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MEDICATION SAFETY Administration of Medications Meeting HFAP Accreditation Standards for Pharmacy Services and Medication Use Part Three.

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Presentation on theme: "MEDICATION SAFETY Administration of Medications Meeting HFAP Accreditation Standards for Pharmacy Services and Medication Use Part Three."— Presentation transcript:

1 MEDICATION SAFETY Administration of Medications Meeting HFAP Accreditation Standards for Pharmacy Services and Medication Use Part Three

2 MEDICATION SAFETY Administration of Medications HFAP Chapter 25 keeps you in compliance with the Medicare Conditions of Participation

3 Medication Safety Series 1. Using CPOE: Challenges and Solutions to Address HFAP Standards 2. Procurement, Preparation and Dispensing 3. Administration of medications – timing, unit dose, bedside medication verification 4. Monitoring of therapy, Medication Use Evaluations 5. TBD

4 The 6 rights Collaborative Process (nurses, RT, pharmacists, physicians) Routes of administration BMV Advantages Disadvantages What to do if you see medication errors (wrong patient, wrong drug, wrong time) Patient process Hand hygiene Identification Education of the patient Verification of the medication (double verification) Medications at the bedside and self-administration Observe for reactions

5 Oral: sublingual, buccal Parenteral: intradermal, subcutaneous, intramuscular, intravenous Topical Inhalation Intraocular

6 Metric Apothecary (grains) Household

7 Grams (g), milligrams (mg), kilograms (kg) Liters (L), milliliters (ml)

8 Tablespoons Teaspoons Ounces Cups Pints Quarts

9 Conversions within systems Conversions between systems

10 Six rights Triple-check before administration Patient assessment

11 Right medication Right dose Right patient Right route Right time Right documentation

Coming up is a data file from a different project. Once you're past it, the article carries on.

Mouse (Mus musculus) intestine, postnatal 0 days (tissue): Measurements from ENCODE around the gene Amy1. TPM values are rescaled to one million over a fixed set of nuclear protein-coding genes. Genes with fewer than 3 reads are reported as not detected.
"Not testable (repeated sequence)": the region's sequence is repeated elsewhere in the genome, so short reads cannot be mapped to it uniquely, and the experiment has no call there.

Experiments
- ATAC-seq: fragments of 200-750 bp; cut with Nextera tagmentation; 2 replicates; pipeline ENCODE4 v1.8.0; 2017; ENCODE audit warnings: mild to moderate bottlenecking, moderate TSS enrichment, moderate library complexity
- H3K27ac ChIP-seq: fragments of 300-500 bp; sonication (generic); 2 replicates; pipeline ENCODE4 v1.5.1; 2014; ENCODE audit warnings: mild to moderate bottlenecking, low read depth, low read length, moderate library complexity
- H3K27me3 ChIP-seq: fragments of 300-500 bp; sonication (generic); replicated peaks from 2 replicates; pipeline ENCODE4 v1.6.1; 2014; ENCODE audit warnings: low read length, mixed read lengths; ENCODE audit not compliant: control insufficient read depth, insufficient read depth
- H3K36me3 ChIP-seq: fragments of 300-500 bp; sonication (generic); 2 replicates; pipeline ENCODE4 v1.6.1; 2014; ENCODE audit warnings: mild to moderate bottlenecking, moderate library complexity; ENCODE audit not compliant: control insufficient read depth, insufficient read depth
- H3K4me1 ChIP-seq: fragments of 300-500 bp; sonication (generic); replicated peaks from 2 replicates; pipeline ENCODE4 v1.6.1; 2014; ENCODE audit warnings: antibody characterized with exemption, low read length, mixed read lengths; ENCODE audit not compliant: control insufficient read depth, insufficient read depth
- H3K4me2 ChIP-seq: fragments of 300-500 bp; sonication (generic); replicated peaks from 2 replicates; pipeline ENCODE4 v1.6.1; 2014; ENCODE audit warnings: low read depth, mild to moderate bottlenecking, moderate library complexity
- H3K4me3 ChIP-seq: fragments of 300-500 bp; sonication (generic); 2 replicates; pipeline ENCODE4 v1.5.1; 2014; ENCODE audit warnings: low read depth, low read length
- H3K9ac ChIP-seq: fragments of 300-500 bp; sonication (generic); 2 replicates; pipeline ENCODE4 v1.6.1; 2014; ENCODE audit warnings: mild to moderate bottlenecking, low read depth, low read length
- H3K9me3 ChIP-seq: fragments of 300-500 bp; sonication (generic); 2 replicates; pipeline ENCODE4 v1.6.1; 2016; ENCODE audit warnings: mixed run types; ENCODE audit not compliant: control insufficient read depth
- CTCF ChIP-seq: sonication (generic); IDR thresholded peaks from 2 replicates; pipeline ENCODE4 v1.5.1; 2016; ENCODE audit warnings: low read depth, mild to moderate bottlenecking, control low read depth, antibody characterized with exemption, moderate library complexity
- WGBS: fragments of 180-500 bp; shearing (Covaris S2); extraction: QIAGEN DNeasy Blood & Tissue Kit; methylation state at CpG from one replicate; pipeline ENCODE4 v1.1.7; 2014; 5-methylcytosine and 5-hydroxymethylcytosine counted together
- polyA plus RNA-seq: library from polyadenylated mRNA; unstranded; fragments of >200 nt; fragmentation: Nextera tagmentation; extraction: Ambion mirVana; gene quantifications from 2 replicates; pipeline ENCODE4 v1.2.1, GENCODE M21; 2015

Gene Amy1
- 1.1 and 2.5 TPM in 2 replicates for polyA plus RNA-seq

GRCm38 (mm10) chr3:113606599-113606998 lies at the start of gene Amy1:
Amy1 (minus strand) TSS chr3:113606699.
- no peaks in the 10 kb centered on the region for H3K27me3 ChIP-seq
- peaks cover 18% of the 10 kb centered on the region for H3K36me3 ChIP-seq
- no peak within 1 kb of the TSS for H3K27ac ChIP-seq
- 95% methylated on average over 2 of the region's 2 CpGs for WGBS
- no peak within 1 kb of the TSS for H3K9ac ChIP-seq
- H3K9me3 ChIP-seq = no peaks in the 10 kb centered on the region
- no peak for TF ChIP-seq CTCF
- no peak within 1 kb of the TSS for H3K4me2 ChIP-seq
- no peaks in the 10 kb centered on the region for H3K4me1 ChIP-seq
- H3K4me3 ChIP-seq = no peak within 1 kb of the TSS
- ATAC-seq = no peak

12 Information Refusal Careful assessment Informed consent Safe administration Supportive therapy No unnecessary medications

13 Collaborative process Nurses Pharmacists Respiratory Therapists Psychiatric Technicians Physicians

14 Infants and children Older adults Polypharmacy Self-prescribing Over-the-counter medications Misuse Noncompliance

15 Patient response to medications Patient and family ability to administer medications

16 Presence of GI alterations Ability to swallow Use of gastric suction Positioning

17 Skin applications Use of gloves or applicators Preparation of skin Thickness of application

18 Assessment of nares Patient instruction and self-administration Positioning

19 Drops, ointments, disks Assessment of eyes Asepsis Positioning

20 Assessment of ear canal Warming of solution Straightening of canal for children and adults Positioning

21 Metered-dose inhalers (MDIs) and dry powder inhalers (DPIs) Patient assessment and instruction Use of spacer Determination of doses in canister

22 Medications used to wash out a body cavity delivered with a stream of solution (sterile water, saline, or antiseptic) Asepsis

23 Equipment Syringes: sizes (volume), types Needles: length, gauge Disposable units: Tubex, Carpuject Ampules Vials

24 Mixing medications Determine compatibility of the medications Do not contaminate one medication with another Ensure the final dose is accurate Maintain aseptic technique

25 Insulin Syringes and needle sizes Types of insulin Mixing of insulins Rotation of vials before withdrawal of solution

26 Minimize discomfort Use smallest suitable needle Position client comfortably Select proper site Divert client’s attention Insert the needle quickly and smoothly Hold the syringe steady Inject the medication slowly and steadily

27 Subcutaneous injections Sites: condition of area, rotation of use Amount of solution Length and gauge of needle Pinch or spread skin Angle of insertion

28 Intramuscular injections Sites: landmarks, condition of area Amount of solution Length and gauge of needle Angle of insertion Aspiration Air-lock method Z-track technique

29 Sites Ventrogluteal Vastus lateralis Deltoid

30 Intradermal injections Skin testing Sites Length and gauge of needle Angle of insertion Formation of small bleb

31 Needleless devices Sharps disposal One-handed recapping technique

32 Large volume infusions Bolus injection Volume-controlled infusionsPiggyback Tandem Volume-control set Mini-infusor pump